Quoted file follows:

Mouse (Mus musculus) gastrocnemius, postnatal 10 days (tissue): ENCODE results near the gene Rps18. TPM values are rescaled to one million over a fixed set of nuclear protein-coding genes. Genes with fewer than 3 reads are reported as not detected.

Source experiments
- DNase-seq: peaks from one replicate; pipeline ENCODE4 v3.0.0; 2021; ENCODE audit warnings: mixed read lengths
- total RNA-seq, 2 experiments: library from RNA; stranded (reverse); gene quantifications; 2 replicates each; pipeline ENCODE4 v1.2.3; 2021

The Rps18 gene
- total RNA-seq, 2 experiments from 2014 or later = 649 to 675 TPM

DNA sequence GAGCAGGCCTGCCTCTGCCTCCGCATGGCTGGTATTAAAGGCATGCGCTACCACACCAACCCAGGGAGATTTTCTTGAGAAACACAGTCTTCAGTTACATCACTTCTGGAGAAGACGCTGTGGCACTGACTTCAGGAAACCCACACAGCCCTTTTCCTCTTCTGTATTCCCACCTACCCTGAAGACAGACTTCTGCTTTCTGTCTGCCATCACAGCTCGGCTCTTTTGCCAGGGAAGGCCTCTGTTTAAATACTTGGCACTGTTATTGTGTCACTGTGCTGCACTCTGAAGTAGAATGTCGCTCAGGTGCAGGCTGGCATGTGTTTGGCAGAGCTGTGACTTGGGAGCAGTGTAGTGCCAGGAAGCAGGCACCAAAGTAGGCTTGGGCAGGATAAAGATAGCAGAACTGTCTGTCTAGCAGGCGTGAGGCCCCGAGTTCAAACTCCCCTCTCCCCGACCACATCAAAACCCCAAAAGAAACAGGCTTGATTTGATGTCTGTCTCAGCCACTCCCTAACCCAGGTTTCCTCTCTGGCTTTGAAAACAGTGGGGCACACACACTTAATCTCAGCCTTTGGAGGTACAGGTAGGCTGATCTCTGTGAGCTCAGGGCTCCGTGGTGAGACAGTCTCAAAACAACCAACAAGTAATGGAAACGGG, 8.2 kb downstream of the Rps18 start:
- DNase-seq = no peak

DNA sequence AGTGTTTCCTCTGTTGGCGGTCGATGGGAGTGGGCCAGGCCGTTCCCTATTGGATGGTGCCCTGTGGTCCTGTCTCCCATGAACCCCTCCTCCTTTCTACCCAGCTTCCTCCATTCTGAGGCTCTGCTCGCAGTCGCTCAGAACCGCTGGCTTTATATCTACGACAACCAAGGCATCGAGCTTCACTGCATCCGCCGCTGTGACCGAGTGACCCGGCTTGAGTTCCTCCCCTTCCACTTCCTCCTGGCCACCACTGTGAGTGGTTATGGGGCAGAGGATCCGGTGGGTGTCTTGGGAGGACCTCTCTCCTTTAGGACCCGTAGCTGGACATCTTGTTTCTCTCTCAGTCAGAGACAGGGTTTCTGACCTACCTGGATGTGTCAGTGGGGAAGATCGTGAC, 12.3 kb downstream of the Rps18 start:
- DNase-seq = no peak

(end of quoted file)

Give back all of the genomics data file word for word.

Mouse (Mus musculus) gastrocnemius, postnatal 10 days (tissue): ENCODE results near the gene Rps18. TPM values are rescaled to one million over a fixed set of nuclear protein-coding genes. Genes with fewer than 3 reads are reported as not detected.

Source experiments
- DNase-seq: peaks from one replicate; pipeline ENCODE4 v3.0.0; 2021; ENCODE audit warnings: mixed read lengths
- total RNA-seq, 2 experiments: library from RNA; stranded (reverse); gene quantifications; 2 replicates each; pipeline ENCODE4 v1.2.3; 2021

The Rps18 gene
- total RNA-seq, 2 experiments from 2014 or later = 649 to 675 TPM

DNA sequence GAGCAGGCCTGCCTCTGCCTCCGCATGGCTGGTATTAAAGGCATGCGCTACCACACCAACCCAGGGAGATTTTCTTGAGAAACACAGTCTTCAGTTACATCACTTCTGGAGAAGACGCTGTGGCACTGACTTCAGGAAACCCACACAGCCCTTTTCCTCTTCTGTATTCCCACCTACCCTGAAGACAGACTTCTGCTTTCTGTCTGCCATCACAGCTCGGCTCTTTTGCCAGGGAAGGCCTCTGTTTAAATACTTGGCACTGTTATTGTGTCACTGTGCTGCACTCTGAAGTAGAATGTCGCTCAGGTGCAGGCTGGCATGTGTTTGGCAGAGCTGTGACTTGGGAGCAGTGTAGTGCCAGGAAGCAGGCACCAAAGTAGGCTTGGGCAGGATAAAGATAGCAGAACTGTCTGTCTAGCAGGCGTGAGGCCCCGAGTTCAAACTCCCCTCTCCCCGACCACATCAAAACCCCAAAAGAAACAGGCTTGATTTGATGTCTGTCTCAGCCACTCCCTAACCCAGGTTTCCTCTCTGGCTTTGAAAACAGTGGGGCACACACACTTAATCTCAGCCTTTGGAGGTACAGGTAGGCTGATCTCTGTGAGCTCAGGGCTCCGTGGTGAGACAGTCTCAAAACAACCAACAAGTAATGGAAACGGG, 8.2 kb downstream of the Rps18 start:
- DNase-seq = no peak

DNA sequence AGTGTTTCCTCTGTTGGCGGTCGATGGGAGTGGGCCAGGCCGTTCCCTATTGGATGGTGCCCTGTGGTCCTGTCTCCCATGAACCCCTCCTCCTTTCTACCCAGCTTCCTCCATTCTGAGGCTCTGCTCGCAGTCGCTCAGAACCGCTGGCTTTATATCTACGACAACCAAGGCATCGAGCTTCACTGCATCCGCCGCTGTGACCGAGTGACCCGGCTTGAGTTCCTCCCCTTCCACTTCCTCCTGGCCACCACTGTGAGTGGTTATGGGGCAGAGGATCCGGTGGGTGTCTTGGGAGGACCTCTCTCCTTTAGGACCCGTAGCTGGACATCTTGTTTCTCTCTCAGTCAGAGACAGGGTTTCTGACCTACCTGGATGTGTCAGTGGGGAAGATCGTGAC, 12.3 kb downstream of the Rps18 start:
- DNase-seq = no peak